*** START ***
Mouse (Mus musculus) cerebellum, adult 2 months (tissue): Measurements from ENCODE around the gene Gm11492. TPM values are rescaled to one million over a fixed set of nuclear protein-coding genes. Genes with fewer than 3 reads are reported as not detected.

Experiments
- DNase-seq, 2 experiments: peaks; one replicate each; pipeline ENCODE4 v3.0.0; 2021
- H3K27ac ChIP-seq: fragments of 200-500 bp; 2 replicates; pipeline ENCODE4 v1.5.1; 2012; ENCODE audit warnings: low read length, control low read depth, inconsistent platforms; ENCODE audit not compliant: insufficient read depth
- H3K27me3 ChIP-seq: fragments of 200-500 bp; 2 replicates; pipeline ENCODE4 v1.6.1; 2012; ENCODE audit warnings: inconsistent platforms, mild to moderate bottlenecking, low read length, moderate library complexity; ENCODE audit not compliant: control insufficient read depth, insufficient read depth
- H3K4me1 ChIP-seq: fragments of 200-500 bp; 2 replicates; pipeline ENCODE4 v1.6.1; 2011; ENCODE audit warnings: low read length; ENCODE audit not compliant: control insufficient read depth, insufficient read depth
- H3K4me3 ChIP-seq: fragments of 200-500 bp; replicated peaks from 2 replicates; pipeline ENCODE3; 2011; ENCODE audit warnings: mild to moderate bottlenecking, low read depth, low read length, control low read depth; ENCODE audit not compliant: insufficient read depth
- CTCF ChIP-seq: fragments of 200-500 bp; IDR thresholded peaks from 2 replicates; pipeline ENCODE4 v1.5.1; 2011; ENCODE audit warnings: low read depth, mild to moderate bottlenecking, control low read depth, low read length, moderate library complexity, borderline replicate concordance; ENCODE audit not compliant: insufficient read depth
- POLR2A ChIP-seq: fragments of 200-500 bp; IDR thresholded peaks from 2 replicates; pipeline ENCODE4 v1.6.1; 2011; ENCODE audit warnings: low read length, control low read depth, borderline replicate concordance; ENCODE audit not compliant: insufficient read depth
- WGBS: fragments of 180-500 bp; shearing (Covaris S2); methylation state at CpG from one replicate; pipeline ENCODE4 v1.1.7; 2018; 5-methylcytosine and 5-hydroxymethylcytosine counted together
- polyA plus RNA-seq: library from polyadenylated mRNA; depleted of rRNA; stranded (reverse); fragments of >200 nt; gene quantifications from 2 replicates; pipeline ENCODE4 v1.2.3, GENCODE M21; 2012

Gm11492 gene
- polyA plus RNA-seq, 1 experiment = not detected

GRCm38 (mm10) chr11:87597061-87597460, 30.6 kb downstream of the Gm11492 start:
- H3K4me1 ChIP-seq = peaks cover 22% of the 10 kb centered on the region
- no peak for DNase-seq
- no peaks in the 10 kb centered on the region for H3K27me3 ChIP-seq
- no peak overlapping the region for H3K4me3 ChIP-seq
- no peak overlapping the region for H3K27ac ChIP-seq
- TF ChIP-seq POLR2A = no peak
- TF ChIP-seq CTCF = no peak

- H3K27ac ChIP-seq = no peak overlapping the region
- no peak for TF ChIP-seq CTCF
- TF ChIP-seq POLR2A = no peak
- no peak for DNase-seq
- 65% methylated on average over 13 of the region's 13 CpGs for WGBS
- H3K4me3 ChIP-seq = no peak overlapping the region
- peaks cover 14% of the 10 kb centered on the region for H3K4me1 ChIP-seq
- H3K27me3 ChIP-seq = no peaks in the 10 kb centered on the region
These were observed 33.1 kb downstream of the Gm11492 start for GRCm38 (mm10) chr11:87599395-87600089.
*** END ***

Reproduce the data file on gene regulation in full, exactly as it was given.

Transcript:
Mouse (Mus musculus) cerebellum, adult 2 months (tissue): Measurements from ENCODE around the gene Gm11492. TPM values are rescaled to one million over a fixed set of nuclear protein-coding genes. Genes with fewer than 3 reads are reported as not detected.

Experiments
- DNase-seq, 2 experiments: peaks; one replicate each; pipeline ENCODE4 v3.0.0; 2021
- H3K27ac ChIP-seq: fragments of 200-500 bp; 2 replicates; pipeline ENCODE4 v1.5.1; 2012; ENCODE audit warnings: low read length, control low read depth, inconsistent platforms; ENCODE audit not compliant: insufficient read depth
- H3K27me3 ChIP-seq: fragments of 200-500 bp; 2 replicates; pipeline ENCODE4 v1.6.1; 2012; ENCODE audit warnings: inconsistent platforms, mild to moderate bottlenecking, low read length, moderate library complexity; ENCODE audit not compliant: control insufficient read depth, insufficient read depth
- H3K4me1 ChIP-seq: fragments of 200-500 bp; 2 replicates; pipeline ENCODE4 v1.6.1; 2011; ENCODE audit warnings: low read length; ENCODE audit not compliant: control insufficient read depth, insufficient read depth
- H3K4me3 ChIP-seq: fragments of 200-500 bp; replicated peaks from 2 replicates; pipeline ENCODE3; 2011; ENCODE audit warnings: mild to moderate bottlenecking, low read depth, low read length, control low read depth; ENCODE audit not compliant: insufficient read depth
- CTCF ChIP-seq: fragments of 200-500 bp; IDR thresholded peaks from 2 replicates; pipeline ENCODE4 v1.5.1; 2011; ENCODE audit warnings: low read depth, mild to moderate bottlenecking, control low read depth, low read length, moderate library complexity, borderline replicate concordance; ENCODE audit not compliant: insufficient read depth
- POLR2A ChIP-seq: fragments of 200-500 bp; IDR thresholded peaks from 2 replicates; pipeline ENCODE4 v1.6.1; 2011; ENCODE audit warnings: low read length, control low read depth, borderline replicate concordance; ENCODE audit not compliant: insufficient read depth
- WGBS: fragments of 180-500 bp; shearing (Covaris S2); methylation state at CpG from one replicate; pipeline ENCODE4 v1.1.7; 2018; 5-methylcytosine and 5-hydroxymethylcytosine counted together
- polyA plus RNA-seq: library from polyadenylated mRNA; depleted of rRNA; stranded (reverse); fragments of >200 nt; gene quantifications from 2 replicates; pipeline ENCODE4 v1.2.3, GENCODE M21; 2012

Gm11492 gene
- polyA plus RNA-seq, 1 experiment = not detected

GRCm38 (mm10) chr11:87597061-87597460, 30.6 kb downstream of the Gm11492 start:
- H3K4me1 ChIP-seq = peaks cover 22% of the 10 kb centered on the region
- no peak for DNase-seq
- no peaks in the 10 kb centered on the region for H3K27me3 ChIP-seq
- no peak overlapping the region for H3K4me3 ChIP-seq
- no peak overlapping the region for H3K27ac ChIP-seq
- TF ChIP-seq POLR2A = no peak
- TF ChIP-seq CTCF = no peak

- H3K27ac ChIP-seq = no peak overlapping the region
- no peak for TF ChIP-seq CTCF
- TF ChIP-seq POLR2A = no peak
- no peak for DNase-seq
- 65% methylated on average over 13 of the region's 13 CpGs for WGBS
- H3K4me3 ChIP-seq = no peak overlapping the region
- peaks cover 14% of the 10 kb centered on the region for H3K4me1 ChIP-seq
- H3K27me3 ChIP-seq = no peaks in the 10 kb centered on the region
These were observed 33.1 kb downstream of the Gm11492 start for GRCm38 (mm10) chr11:87599395-87600089.